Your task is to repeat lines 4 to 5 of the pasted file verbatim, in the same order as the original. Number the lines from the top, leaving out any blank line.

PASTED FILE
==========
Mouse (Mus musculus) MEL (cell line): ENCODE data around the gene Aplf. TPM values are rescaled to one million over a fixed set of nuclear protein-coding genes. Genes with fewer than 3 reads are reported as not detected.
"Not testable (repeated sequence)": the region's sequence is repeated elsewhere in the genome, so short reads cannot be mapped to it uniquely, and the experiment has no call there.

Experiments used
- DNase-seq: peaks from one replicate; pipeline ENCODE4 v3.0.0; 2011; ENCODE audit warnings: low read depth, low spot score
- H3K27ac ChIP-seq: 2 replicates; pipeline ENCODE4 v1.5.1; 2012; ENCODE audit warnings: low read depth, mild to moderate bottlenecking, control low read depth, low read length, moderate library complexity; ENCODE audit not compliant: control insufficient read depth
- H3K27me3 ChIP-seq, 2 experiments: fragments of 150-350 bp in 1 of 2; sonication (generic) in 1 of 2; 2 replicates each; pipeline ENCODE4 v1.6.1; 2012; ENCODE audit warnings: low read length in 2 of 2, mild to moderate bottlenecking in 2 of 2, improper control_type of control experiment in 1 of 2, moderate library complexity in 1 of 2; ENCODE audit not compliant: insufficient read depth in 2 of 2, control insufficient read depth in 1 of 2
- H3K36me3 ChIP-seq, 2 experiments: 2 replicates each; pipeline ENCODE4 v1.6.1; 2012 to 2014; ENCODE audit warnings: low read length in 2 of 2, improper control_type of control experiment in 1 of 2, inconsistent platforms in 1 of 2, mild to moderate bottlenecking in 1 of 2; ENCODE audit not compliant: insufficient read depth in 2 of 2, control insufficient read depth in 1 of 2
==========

- DNase-seq: peaks from one replicate; pipeline ENCODE4 v3.0.0; 2011; ENCODE audit warnings: low read depth, low spot score
- H3K27ac ChIP-seq: 2 replicates; pipeline ENCODE4 v1.5.1; 2012; ENCODE audit warnings: low read depth, mild to moderate bottlenecking, control low read depth, low read length, moderate library complexity; ENCODE audit not compliant: control insufficient read depth